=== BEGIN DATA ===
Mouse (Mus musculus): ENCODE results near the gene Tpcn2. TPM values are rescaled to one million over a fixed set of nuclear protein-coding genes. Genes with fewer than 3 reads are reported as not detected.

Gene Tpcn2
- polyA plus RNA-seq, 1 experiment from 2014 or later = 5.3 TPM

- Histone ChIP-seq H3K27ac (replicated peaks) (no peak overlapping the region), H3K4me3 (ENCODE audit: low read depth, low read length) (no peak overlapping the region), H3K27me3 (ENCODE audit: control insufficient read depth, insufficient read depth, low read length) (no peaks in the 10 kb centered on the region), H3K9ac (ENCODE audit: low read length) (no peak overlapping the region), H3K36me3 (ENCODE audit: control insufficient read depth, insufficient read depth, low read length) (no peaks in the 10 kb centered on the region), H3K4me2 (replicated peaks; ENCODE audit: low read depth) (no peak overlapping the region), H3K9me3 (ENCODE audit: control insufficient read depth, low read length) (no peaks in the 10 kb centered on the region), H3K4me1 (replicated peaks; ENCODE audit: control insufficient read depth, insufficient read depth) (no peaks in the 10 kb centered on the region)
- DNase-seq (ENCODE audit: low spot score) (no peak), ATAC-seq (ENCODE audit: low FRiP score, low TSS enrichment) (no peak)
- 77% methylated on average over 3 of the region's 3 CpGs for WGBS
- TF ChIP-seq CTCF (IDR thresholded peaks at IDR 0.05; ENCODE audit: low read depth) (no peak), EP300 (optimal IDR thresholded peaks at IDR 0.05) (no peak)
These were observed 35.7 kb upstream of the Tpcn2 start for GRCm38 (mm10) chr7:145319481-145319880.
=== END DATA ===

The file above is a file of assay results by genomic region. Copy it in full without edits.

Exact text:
Mouse (Mus musculus): ENCODE results near the gene Tpcn2. TPM values are rescaled to one million over a fixed set of nuclear protein-coding genes. Genes with fewer than 3 reads are reported as not detected.

Gene Tpcn2
- polyA plus RNA-seq, 1 experiment from 2014 or later = 5.3 TPM

- Histone ChIP-seq H3K27ac (replicated peaks) (no peak overlapping the region), H3K4me3 (ENCODE audit: low read depth, low read length) (no peak overlapping the region), H3K27me3 (ENCODE audit: control insufficient read depth, insufficient read depth, low read length) (no peaks in the 10 kb centered on the region), H3K9ac (ENCODE audit: low read length) (no peak overlapping the region), H3K36me3 (ENCODE audit: control insufficient read depth, insufficient read depth, low read length) (no peaks in the 10 kb centered on the region), H3K4me2 (replicated peaks; ENCODE audit: low read depth) (no peak overlapping the region), H3K9me3 (ENCODE audit: control insufficient read depth, low read length) (no peaks in the 10 kb centered on the region), H3K4me1 (replicated peaks; ENCODE audit: control insufficient read depth, insufficient read depth) (no peaks in the 10 kb centered on the region)
- DNase-seq (ENCODE audit: low spot score) (no peak), ATAC-seq (ENCODE audit: low FRiP score, low TSS enrichment) (no peak)
- 77% methylated on average over 3 of the region's 3 CpGs for WGBS
- TF ChIP-seq CTCF (IDR thresholded peaks at IDR 0.05; ENCODE audit: low read depth) (no peak), EP300 (optimal IDR thresholded peaks at IDR 0.05) (no peak)
These were observed 35.7 kb upstream of the Tpcn2 start for GRCm38 (mm10) chr7:145319481-145319880.